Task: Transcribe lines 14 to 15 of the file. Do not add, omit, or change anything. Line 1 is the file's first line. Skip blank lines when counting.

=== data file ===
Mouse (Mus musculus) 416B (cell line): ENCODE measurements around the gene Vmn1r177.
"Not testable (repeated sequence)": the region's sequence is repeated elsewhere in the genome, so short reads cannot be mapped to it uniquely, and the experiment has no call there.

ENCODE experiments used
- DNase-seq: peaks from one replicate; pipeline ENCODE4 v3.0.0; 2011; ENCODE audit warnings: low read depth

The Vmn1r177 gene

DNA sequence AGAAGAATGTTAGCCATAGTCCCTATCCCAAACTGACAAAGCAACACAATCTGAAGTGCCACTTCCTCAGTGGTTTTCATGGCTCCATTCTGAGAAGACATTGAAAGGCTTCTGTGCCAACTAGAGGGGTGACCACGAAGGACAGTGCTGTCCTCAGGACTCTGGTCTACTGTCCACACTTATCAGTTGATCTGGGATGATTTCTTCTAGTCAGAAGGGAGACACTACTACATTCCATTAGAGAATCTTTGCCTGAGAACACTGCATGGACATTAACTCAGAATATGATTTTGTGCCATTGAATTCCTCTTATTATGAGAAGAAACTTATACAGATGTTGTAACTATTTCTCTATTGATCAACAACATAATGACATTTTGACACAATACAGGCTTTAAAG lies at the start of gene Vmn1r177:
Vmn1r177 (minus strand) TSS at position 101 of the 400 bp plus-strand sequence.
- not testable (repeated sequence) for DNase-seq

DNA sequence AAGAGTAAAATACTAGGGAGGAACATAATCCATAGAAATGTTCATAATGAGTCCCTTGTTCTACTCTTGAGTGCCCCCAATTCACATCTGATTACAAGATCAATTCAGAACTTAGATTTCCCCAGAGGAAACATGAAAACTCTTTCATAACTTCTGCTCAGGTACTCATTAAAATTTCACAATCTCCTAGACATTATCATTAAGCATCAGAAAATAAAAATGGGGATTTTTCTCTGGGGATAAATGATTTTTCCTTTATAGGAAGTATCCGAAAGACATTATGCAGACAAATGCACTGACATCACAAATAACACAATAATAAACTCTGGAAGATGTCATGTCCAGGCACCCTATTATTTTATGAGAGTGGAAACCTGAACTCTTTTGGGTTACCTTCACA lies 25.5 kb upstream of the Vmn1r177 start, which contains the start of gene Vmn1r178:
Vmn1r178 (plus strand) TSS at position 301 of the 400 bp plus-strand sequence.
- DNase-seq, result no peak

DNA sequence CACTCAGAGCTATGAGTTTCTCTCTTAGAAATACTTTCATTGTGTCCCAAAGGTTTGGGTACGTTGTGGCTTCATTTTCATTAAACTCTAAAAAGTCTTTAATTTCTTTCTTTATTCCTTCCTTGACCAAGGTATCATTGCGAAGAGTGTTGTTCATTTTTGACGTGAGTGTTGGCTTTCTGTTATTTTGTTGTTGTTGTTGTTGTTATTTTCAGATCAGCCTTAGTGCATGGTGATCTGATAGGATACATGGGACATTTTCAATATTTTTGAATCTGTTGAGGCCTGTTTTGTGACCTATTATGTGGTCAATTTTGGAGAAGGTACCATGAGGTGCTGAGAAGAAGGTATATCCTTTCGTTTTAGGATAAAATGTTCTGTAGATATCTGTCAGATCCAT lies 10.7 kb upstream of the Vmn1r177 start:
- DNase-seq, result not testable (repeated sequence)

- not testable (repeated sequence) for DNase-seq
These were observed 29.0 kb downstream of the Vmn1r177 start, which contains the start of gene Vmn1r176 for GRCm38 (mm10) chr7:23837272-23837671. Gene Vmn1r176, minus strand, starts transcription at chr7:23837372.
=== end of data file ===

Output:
- not testable (repeated sequence) for DNase-seq
These were observed 29.0 kb downstream of the Vmn1r177 start, which contains the start of gene Vmn1r176 for GRCm38 (mm10) chr7:23837272-23837671. Gene Vmn1r176, minus strand, starts transcription at chr7:23837372.